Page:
Facebook has this week published its Coordinated Inauthentic Behavior report for April, which outlines all of the accounts, pages and groups that the platform has removed over the course of the month due to identified efforts to mislead and misinform Facebook uses for varying purpose.
As explained by Facebook:
"We’re constantly working to find and stop coordinated campaigns that seek to manipulate public debate across our apps.[...] We view influence operations as coordinated efforts to manipulate public debate for a strategic goal where fake accounts are central to the operation."
In April, Facebook reports that it removed 732 Facebook accounts, 162 Instagram accounts, 993 Facebook Pages and 200 groups, due to initiatives originating from Russia, Iran, Georgia and Myanmar, among others.
Facebook's team identified various manipulative efforts designed to stoke division around military conflicts, geopolitical disputes, and this time around, once again, US political activity.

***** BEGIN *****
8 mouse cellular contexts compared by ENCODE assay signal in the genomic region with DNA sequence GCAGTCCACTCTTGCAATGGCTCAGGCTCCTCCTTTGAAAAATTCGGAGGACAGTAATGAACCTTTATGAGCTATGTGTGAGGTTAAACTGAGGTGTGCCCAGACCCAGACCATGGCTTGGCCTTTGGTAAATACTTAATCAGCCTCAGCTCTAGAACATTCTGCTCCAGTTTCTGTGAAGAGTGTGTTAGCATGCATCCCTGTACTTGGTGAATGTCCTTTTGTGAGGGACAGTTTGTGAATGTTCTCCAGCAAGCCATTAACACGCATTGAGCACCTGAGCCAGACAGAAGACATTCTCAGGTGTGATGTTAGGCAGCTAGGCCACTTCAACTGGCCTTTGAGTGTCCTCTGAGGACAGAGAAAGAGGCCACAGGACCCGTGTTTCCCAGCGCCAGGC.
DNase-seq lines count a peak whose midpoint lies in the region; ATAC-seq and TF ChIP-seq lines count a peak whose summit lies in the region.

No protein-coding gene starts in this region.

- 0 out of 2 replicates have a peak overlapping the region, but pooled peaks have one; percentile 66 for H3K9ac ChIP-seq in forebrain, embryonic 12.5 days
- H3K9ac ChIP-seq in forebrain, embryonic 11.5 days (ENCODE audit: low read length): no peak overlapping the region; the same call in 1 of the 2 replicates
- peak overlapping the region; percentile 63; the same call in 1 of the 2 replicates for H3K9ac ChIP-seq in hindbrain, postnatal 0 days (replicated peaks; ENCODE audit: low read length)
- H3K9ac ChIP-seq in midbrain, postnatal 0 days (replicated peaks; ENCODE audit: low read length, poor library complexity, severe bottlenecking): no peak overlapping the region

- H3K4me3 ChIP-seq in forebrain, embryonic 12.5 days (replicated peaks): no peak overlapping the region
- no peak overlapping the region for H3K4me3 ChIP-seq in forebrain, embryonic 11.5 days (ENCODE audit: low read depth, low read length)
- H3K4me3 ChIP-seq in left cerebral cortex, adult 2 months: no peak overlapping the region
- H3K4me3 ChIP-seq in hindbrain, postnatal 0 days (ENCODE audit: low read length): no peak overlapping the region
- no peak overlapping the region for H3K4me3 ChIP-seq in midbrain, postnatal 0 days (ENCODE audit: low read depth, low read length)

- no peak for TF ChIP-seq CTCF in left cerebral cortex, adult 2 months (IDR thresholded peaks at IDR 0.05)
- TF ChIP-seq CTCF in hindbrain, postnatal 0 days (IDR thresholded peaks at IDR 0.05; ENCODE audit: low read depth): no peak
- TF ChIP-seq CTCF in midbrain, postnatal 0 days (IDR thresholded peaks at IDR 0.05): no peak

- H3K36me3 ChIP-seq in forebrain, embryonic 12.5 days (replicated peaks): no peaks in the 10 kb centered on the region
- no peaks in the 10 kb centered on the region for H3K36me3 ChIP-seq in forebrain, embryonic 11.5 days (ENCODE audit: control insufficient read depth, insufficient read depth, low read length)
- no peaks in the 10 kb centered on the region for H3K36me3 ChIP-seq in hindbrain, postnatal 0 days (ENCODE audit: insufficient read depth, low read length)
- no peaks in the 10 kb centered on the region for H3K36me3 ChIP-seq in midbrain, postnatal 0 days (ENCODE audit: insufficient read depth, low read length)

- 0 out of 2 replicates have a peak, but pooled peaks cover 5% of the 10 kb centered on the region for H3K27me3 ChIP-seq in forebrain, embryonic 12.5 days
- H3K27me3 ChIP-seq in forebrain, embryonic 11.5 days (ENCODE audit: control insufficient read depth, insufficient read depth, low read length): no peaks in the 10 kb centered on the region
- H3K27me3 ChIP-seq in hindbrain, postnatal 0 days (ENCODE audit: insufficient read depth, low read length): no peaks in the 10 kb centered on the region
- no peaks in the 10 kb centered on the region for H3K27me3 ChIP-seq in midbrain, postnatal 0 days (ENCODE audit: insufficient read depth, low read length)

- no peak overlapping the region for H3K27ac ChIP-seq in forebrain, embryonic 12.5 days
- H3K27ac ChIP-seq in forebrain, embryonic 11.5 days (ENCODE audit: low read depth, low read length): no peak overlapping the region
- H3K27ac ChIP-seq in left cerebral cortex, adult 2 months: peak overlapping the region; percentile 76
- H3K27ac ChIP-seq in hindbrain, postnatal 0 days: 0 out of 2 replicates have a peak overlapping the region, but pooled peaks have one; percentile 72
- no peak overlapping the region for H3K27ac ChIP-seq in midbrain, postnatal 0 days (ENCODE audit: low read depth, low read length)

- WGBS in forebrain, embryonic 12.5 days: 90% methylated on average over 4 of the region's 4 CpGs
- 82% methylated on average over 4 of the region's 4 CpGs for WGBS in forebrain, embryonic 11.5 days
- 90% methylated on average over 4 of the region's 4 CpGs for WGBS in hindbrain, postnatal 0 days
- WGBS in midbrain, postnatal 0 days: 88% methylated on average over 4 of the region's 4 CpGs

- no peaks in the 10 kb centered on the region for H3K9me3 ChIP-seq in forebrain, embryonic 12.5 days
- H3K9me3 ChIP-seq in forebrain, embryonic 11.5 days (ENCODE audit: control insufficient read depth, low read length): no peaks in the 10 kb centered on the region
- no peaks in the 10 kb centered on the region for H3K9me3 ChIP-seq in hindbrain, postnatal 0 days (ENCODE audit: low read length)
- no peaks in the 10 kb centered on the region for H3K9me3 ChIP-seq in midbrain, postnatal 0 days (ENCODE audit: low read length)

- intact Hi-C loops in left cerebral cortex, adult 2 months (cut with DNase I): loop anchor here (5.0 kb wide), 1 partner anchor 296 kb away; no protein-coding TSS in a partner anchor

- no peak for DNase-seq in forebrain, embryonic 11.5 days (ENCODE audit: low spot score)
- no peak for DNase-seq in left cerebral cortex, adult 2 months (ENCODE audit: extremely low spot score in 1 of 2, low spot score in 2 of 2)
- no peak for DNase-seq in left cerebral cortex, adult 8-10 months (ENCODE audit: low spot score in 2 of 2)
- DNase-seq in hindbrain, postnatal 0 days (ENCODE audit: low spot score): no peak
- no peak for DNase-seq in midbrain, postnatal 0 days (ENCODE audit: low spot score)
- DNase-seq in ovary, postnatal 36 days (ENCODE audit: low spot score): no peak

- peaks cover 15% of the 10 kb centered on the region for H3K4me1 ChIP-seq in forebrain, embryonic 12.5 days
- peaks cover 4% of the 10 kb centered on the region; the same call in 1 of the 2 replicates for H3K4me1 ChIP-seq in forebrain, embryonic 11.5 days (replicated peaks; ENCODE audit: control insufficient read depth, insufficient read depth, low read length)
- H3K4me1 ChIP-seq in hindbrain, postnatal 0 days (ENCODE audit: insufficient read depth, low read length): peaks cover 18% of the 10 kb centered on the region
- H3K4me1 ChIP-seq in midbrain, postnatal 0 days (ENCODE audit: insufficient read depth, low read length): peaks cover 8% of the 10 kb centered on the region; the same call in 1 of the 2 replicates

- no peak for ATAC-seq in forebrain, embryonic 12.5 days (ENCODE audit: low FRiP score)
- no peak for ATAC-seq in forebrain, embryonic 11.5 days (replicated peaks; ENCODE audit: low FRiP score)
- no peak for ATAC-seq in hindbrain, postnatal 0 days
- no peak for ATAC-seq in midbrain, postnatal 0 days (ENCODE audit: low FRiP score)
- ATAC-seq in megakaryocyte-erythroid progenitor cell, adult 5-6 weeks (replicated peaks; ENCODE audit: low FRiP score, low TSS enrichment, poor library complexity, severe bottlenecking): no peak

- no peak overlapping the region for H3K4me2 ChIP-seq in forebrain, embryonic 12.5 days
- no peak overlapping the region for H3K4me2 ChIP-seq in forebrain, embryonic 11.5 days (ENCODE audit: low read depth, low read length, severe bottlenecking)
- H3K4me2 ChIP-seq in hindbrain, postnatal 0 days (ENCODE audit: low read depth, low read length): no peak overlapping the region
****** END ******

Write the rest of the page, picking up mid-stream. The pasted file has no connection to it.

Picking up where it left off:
Facebook also notes that many of these groups have sought to use COVID-19 to push their various agendas:
"All of the networks we took down for CIB in April were created before the COVID-19 pandemic began, however, we’ve seen people behind these campaigns opportunistically use coronavirus-related posts among many other topics to build an audience and drive people to their Pages or off-platform sites. The majority of the networks we took down this month were still trying to grow their audience or had a large portion of engagement on their Pages generated by their own accounts."
The detection and removal numbers in Facebook's CIB reports have varied significantly in the three months its been publishing its collective updates, making it difficult to get a true measure of how much Facebook's systems are improving in this respect - though it is interesting to note the uptick in removals from Facebook, specifically, this time around.
Many would likely expect to see such activity ramping up as we get closer to the US election, and that may be what we are seeing - the data here shows that while Facebook is steadily removing fewer Instagram accounts for such activity, more Facebook accounts, Pages and groups have been detected of late.
But then again, there's not a heap of data to go on, and given the significant shifts thus far, it may not be indicative of a trend. But still, it'll be interesting to note where Facebook finds more of this activity in the months ahead, and whether Facebook does indeed become a bigger focus for those seeking to influence voter action.
You can read the full Facebook Coordinated Inauthentic Behavior report for April here.